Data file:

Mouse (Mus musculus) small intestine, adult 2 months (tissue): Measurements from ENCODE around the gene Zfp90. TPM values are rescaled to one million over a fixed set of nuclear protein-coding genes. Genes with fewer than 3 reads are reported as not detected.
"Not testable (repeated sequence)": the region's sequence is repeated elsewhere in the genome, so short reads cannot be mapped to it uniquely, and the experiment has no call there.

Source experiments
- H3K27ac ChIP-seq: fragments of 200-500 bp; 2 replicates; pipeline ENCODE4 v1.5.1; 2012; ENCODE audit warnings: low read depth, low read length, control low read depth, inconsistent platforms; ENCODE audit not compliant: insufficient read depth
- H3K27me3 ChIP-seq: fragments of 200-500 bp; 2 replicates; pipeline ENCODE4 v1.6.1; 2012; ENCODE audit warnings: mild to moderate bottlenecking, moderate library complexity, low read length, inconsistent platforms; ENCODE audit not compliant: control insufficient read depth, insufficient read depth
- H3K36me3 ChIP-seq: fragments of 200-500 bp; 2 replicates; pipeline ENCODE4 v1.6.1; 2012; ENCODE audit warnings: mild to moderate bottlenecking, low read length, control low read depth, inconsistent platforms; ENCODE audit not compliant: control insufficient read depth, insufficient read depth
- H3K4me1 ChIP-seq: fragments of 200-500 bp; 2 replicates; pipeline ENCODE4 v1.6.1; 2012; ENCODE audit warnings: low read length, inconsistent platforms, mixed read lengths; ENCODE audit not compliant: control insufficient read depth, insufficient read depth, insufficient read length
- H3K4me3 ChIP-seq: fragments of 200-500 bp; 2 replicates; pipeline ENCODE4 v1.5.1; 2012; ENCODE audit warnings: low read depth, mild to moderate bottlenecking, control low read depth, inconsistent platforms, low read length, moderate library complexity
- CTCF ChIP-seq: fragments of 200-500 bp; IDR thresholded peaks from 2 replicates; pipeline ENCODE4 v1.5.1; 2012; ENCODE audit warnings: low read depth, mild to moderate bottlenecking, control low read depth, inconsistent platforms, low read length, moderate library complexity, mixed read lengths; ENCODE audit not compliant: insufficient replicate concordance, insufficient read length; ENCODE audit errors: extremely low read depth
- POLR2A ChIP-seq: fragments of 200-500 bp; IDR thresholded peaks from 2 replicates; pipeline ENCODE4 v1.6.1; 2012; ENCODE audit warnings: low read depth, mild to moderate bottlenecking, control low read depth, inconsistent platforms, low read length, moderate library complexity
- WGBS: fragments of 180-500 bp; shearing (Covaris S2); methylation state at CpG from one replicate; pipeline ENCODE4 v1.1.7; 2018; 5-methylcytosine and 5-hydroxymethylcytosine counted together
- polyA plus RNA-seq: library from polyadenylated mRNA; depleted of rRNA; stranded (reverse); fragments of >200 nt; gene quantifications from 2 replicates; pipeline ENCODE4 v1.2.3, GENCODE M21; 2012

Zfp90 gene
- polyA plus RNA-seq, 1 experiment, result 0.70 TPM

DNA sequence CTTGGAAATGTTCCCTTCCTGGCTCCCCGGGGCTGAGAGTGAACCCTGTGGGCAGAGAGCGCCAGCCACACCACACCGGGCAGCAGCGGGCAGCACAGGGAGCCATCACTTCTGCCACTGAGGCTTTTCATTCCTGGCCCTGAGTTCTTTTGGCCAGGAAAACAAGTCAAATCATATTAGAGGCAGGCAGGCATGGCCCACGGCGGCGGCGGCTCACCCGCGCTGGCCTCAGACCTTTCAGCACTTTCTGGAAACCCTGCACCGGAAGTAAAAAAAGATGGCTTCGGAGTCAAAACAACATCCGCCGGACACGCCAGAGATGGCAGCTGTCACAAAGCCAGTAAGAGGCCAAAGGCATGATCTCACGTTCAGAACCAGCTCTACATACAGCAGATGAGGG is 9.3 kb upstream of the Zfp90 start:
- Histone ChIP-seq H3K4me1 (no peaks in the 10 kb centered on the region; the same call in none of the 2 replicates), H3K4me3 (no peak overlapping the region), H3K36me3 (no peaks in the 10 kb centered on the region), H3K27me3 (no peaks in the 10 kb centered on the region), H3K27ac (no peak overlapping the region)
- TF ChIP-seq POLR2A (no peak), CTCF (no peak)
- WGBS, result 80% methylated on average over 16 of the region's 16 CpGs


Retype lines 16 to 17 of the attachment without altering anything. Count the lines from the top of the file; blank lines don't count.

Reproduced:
- Histone ChIP-seq H3K4me1 (no peaks in the 10 kb centered on the region; the same call in none of the 2 replicates), H3K4me3 (no peak overlapping the region), H3K36me3 (no peaks in the 10 kb centered on the region), H3K27me3 (no peaks in the 10 kb centered on the region), H3K27ac (no peak overlapping the region)
- TF ChIP-seq POLR2A (no peak), CTCF (no peak)